Cleanup crews on the Rappahannock Canal

City Collaborates with Local Groups on Rappahannock Canal Cleanup

by | Jul 22, 2016 | Government

Photo of the cleanup crews provided by the City of Fredericksburg.

The City of Fredericksburg, Friends of the Rappahannock (FOR) and Virginia Outdoor Center (VOC) partnered July 20, 2016, to clean the Rappahannock Canal.

FOR and VOC volunteers navigated the canal by canoe throughout Wednesday morning, entering the water near Princess Anne Street. The volunteers brought trash and debris to the shore, where Department of Public Works crews bagged and removed it. The trash and debris had built up where the canal ends at Princess Anne Street.

Fredericksburg Vice Mayor Billy Withers, whose ward encompasses the Rappahannock Canal, requested the cleanup. “The canal is an important quality-of-life asset for the city of Fredericksburg, with countless residents and visitors enjoying the beautiful path that runs adjacent to it,” Withers said. “It is important for our city to focus on beautification efforts, so that we continue to build community pride, maintain healthy environments, and support economic development.”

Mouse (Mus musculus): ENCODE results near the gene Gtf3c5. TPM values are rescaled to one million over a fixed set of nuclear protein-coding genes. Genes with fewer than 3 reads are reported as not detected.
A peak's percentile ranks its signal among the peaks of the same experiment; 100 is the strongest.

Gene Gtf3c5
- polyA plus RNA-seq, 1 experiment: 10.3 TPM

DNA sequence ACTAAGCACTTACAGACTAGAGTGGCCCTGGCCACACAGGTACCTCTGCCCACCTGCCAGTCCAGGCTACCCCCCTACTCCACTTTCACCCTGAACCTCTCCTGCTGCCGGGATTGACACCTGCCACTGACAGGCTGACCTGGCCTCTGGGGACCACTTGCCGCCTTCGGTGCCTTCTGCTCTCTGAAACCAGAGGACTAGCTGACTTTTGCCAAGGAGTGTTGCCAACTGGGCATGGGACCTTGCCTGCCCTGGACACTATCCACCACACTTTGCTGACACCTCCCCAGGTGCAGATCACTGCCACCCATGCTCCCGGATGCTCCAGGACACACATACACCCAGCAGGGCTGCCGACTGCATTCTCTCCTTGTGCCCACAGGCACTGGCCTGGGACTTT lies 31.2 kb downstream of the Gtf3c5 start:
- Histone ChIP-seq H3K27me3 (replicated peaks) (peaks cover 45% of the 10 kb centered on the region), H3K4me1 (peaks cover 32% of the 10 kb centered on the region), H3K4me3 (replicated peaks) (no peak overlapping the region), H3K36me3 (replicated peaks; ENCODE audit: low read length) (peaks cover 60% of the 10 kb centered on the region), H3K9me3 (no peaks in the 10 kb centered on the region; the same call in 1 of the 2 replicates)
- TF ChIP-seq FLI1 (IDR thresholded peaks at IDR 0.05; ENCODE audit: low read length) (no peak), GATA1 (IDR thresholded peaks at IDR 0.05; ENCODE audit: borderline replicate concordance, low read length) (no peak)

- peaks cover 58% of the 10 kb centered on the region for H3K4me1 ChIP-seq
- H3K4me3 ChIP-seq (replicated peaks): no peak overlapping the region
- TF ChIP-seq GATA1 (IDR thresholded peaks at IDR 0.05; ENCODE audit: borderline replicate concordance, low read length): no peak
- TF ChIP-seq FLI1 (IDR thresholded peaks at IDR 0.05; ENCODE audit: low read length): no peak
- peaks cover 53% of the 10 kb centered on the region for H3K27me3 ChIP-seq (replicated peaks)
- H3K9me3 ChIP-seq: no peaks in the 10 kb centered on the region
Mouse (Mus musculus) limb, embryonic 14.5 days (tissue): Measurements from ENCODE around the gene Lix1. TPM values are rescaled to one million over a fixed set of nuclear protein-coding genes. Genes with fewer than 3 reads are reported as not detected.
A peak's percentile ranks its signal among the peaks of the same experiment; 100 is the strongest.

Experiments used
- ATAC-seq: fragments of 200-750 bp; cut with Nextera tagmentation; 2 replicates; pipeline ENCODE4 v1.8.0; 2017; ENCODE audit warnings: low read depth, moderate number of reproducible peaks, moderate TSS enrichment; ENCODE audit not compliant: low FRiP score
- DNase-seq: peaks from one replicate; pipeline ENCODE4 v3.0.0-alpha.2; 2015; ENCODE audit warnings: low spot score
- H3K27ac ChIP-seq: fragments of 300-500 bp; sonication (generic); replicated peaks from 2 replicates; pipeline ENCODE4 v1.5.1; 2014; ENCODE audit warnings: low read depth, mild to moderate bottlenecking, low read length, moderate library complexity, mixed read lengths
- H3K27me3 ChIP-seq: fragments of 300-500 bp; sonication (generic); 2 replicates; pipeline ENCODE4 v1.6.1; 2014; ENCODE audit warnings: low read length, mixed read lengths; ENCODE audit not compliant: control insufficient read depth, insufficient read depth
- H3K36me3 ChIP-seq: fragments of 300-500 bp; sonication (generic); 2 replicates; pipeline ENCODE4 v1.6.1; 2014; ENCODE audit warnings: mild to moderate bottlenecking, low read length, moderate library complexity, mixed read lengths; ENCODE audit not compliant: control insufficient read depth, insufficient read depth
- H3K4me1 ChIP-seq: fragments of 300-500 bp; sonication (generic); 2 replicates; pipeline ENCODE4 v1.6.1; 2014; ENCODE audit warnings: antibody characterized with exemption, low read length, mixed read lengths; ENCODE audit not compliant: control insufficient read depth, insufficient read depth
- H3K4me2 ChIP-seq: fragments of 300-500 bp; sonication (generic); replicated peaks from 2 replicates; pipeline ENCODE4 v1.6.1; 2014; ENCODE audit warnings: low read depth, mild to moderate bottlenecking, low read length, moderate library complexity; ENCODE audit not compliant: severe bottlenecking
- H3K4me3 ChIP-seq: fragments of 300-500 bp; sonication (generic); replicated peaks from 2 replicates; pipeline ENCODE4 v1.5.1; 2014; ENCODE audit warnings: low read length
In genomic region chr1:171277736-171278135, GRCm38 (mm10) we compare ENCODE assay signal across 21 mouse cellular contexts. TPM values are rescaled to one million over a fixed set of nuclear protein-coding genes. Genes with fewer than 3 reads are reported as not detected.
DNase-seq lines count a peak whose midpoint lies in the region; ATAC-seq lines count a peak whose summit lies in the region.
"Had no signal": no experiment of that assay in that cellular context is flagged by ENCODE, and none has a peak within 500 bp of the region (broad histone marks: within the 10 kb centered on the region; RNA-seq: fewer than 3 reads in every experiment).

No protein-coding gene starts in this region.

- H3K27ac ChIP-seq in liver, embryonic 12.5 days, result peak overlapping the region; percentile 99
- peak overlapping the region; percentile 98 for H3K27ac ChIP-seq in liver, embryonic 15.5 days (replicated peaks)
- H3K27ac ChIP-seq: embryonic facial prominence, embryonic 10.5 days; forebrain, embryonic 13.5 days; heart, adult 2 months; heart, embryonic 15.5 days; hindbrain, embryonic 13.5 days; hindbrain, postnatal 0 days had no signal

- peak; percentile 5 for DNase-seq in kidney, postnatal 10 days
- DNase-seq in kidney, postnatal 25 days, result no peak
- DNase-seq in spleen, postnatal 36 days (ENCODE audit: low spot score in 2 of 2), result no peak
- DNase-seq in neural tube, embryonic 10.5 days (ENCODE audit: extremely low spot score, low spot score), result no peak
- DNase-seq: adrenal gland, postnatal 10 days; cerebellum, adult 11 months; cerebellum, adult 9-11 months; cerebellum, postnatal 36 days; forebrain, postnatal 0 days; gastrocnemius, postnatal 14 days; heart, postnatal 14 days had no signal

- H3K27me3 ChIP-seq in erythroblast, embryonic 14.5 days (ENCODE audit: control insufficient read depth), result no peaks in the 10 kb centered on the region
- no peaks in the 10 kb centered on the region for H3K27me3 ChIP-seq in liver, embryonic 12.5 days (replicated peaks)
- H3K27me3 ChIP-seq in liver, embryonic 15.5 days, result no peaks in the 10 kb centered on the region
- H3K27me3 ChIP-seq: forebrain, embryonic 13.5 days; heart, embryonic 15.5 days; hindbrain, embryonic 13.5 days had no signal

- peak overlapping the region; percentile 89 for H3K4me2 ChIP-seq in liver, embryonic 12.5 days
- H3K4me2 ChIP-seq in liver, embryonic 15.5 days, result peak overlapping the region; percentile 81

Withers commend the staff and volunteers for their work.

Virginia Outdoor Center Co-Owner Bill Micks coordinated the work with the city, and said several VOC employees volunteered to help with Wednesday’s cleanup.

“The canal looks so much better, and it sends a good message to the community,” Micks said. “The river and the canal are better off because of it. VOC and FOR will continue to help keep the canal clean in the future,” he said.

The city is studying ways to better control the spread of duckweed on the canal, according to Dave King, Assistant Director of Public Works. “The green plant, which floats on or just under the water’s surface on slow-moving bodies of water, thrives particularly during the heat of summer and in dry conditions. The removal of the Embrey Dam in 2004 exacerbated the duckweed spread by greatly reducing the amount of fresh water flowing into the canal. The city at times pumps fresh water into the canal from the Rappahannock River using pipes under Ford Street. This may occur more frequently in the coming months, as planning is undertaken to further address canal-related issues.”

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